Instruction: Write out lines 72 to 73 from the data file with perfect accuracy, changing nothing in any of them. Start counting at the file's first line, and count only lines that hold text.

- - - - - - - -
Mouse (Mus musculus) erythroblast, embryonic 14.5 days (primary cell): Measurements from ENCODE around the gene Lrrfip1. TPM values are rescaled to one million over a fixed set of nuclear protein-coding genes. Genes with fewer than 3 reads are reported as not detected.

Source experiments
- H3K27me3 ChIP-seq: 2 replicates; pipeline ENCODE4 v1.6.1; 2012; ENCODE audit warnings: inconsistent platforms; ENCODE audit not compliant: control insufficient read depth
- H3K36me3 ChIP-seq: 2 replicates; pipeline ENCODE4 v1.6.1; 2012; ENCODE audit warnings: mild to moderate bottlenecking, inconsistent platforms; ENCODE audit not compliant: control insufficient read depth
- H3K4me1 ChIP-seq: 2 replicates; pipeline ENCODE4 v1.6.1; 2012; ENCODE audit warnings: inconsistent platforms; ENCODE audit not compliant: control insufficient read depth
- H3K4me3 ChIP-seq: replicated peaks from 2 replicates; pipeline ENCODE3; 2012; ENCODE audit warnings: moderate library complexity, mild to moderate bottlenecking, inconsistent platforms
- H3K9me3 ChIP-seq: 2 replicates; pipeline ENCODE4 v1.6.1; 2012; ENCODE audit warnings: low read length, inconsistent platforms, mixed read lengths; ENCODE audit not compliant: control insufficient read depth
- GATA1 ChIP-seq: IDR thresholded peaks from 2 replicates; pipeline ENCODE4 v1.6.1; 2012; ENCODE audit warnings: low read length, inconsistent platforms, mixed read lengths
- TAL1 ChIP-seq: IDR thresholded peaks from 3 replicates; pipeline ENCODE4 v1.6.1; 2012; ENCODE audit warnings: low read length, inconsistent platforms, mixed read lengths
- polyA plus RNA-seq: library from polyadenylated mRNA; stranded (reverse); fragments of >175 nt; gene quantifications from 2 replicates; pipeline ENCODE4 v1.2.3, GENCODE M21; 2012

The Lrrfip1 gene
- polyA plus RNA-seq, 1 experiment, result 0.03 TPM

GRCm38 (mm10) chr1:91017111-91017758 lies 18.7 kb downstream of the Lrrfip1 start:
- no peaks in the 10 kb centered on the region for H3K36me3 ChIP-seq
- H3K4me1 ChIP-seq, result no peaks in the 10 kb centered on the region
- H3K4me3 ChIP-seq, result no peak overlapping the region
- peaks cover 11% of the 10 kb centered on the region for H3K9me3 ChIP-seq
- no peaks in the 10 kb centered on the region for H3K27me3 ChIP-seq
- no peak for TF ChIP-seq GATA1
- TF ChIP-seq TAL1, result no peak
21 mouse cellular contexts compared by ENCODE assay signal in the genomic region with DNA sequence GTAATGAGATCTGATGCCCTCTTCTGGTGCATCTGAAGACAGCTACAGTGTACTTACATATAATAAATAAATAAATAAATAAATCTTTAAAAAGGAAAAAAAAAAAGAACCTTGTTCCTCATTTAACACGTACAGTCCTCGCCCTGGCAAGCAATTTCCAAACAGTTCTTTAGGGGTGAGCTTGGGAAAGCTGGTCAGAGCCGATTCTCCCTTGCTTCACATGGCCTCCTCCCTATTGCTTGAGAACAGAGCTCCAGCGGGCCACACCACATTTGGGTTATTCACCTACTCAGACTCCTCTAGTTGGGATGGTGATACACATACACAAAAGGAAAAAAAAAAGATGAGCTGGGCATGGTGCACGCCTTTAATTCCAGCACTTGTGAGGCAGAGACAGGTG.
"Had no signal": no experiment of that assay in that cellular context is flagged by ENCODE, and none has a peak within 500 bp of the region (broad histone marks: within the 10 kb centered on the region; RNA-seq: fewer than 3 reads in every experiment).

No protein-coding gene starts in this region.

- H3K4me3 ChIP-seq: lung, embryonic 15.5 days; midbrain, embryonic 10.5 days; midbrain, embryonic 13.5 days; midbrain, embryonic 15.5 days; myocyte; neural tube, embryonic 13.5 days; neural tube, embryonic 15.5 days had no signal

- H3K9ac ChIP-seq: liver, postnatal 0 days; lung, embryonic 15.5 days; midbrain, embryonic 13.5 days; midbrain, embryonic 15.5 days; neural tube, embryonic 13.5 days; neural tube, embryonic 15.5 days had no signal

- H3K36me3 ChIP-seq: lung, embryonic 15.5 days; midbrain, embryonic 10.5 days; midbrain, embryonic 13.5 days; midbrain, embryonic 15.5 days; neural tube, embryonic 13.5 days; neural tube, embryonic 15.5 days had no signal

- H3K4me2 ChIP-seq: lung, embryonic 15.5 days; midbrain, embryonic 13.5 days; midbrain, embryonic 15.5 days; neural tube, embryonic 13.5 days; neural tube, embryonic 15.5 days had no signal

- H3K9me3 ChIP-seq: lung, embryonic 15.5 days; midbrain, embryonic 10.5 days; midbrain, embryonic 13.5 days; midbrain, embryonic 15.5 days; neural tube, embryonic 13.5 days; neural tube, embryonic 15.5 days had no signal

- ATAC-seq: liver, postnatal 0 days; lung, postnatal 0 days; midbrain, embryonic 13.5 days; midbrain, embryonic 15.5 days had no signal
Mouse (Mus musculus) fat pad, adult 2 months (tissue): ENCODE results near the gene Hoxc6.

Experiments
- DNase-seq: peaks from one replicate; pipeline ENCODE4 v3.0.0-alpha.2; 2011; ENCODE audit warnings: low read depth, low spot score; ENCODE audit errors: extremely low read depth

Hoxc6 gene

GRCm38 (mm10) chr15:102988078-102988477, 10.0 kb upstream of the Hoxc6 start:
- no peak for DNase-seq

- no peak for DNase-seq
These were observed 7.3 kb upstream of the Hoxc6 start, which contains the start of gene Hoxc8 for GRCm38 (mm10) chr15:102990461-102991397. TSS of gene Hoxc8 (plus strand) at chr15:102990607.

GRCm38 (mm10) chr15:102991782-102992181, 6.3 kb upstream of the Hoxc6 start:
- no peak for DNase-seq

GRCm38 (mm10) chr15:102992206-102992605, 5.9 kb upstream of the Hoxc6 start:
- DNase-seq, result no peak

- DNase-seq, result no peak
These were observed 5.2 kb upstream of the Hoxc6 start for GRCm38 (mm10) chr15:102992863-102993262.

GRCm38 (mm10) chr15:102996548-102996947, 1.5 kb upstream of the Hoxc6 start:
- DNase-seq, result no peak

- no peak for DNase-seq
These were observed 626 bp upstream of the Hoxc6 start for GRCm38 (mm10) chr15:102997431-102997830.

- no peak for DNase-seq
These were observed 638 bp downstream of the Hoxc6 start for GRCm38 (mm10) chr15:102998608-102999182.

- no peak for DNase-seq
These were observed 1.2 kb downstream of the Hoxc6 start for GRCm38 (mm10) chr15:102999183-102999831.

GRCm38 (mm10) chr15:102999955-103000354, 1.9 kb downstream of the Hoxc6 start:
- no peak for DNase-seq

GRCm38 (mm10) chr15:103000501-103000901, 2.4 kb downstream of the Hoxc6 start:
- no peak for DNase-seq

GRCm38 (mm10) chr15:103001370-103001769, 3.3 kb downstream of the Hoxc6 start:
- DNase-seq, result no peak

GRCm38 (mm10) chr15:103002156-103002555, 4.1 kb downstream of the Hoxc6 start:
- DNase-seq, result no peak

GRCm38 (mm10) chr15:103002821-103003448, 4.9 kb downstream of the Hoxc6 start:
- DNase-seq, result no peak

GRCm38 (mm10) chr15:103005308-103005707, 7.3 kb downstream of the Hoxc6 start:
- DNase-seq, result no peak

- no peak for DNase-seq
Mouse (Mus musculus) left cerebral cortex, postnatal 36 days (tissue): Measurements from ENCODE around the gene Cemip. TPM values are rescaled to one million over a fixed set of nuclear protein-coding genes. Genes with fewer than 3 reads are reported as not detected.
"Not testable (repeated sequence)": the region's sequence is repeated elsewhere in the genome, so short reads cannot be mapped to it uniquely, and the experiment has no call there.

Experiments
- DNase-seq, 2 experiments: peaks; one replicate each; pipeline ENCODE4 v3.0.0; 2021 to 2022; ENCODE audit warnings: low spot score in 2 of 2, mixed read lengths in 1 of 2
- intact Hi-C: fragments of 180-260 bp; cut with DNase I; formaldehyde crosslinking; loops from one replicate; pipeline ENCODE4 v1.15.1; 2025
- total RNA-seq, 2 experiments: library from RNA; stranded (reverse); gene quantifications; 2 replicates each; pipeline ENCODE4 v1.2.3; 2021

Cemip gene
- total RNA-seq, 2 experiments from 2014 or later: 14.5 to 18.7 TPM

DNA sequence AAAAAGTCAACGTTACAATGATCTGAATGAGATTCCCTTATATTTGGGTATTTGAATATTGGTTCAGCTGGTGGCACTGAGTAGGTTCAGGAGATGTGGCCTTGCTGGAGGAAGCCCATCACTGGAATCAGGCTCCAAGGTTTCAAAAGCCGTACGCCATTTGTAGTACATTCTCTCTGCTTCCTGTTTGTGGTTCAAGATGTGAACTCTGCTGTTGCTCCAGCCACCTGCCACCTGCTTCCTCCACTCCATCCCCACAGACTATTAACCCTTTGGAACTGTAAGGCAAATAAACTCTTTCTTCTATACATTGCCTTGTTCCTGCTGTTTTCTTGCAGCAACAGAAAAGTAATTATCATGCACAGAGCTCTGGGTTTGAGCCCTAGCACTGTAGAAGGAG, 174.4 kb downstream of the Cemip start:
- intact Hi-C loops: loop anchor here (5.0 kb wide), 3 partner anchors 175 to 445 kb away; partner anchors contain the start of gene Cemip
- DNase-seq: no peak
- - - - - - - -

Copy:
- total RNA-seq, 2 experiments from 2014 or later: 14.5 to 18.7 TPM

DNA sequence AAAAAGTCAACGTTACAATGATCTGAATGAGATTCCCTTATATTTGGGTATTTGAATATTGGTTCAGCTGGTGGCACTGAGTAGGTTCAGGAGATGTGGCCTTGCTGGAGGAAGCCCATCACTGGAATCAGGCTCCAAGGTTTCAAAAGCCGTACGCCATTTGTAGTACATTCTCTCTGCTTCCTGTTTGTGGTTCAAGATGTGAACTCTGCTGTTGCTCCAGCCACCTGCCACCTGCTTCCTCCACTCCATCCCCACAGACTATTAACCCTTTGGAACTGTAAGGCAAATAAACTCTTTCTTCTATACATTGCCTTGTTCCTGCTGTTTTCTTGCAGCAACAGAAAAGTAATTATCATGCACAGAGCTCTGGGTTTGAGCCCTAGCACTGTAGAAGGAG, 174.4 kb downstream of the Cemip start: